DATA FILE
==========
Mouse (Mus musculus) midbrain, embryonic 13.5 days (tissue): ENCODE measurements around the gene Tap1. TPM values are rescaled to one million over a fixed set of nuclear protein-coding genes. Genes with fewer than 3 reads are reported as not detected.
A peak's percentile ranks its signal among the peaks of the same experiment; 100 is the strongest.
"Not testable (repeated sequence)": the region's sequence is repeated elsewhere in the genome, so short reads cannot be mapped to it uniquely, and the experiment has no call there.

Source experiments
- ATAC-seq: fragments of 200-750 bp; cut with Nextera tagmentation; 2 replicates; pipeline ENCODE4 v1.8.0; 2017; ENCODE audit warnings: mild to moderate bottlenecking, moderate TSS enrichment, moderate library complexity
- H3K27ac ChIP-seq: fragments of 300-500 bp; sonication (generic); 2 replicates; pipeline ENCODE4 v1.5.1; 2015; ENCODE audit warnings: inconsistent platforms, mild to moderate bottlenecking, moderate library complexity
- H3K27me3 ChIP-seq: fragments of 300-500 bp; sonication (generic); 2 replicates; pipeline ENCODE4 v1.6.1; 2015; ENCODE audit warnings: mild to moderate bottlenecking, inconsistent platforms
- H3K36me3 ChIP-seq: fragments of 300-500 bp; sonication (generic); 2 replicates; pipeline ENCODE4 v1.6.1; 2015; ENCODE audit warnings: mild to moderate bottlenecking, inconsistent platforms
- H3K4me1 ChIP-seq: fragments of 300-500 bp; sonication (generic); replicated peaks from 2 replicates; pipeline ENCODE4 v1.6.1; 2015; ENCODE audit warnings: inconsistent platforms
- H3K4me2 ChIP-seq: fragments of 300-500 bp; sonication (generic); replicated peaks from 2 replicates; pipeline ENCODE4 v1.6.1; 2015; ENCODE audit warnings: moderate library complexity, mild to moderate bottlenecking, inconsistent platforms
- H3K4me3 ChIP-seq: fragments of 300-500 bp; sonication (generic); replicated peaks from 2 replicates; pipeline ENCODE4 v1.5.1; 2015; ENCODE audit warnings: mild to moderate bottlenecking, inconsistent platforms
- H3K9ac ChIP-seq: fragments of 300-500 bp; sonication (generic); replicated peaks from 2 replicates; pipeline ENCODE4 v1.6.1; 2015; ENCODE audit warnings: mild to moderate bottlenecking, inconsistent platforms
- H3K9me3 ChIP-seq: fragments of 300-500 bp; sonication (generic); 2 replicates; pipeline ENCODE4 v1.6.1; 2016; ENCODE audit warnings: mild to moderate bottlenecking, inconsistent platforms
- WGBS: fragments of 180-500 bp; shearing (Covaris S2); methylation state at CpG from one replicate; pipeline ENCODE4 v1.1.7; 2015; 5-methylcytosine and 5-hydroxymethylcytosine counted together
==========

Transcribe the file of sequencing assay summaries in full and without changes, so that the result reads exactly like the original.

Mouse (Mus musculus) midbrain, embryonic 13.5 days (tissue): ENCODE measurements around the gene Tap1. TPM values are rescaled to one million over a fixed set of nuclear protein-coding genes. Genes with fewer than 3 reads are reported as not detected.
A peak's percentile ranks its signal among the peaks of the same experiment; 100 is the strongest.
"Not testable (repeated sequence)": the region's sequence is repeated elsewhere in the genome, so short reads cannot be mapped to it uniquely, and the experiment has no call there.

Source experiments
- ATAC-seq: fragments of 200-750 bp; cut with Nextera tagmentation; 2 replicates; pipeline ENCODE4 v1.8.0; 2017; ENCODE audit warnings: mild to moderate bottlenecking, moderate TSS enrichment, moderate library complexity
- H3K27ac ChIP-seq: fragments of 300-500 bp; sonication (generic); 2 replicates; pipeline ENCODE4 v1.5.1; 2015; ENCODE audit warnings: inconsistent platforms, mild to moderate bottlenecking, moderate library complexity
- H3K27me3 ChIP-seq: fragments of 300-500 bp; sonication (generic); 2 replicates; pipeline ENCODE4 v1.6.1; 2015; ENCODE audit warnings: mild to moderate bottlenecking, inconsistent platforms
- H3K36me3 ChIP-seq: fragments of 300-500 bp; sonication (generic); 2 replicates; pipeline ENCODE4 v1.6.1; 2015; ENCODE audit warnings: mild to moderate bottlenecking, inconsistent platforms
- H3K4me1 ChIP-seq: fragments of 300-500 bp; sonication (generic); replicated peaks from 2 replicates; pipeline ENCODE4 v1.6.1; 2015; ENCODE audit warnings: inconsistent platforms
- H3K4me2 ChIP-seq: fragments of 300-500 bp; sonication (generic); replicated peaks from 2 replicates; pipeline ENCODE4 v1.6.1; 2015; ENCODE audit warnings: moderate library complexity, mild to moderate bottlenecking, inconsistent platforms
- H3K4me3 ChIP-seq: fragments of 300-500 bp; sonication (generic); replicated peaks from 2 replicates; pipeline ENCODE4 v1.5.1; 2015; ENCODE audit warnings: mild to moderate bottlenecking, inconsistent platforms
- H3K9ac ChIP-seq: fragments of 300-500 bp; sonication (generic); replicated peaks from 2 replicates; pipeline ENCODE4 v1.6.1; 2015; ENCODE audit warnings: mild to moderate bottlenecking, inconsistent platforms
- H3K9me3 ChIP-seq: fragments of 300-500 bp; sonication (generic); 2 replicates; pipeline ENCODE4 v1.6.1; 2016; ENCODE audit warnings: mild to moderate bottlenecking, inconsistent platforms
- WGBS: fragments of 180-500 bp; shearing (Covaris S2); methylation state at CpG from one replicate; pipeline ENCODE4 v1.1.7; 2015; 5-methylcytosine and 5-hydroxymethylcytosine counted together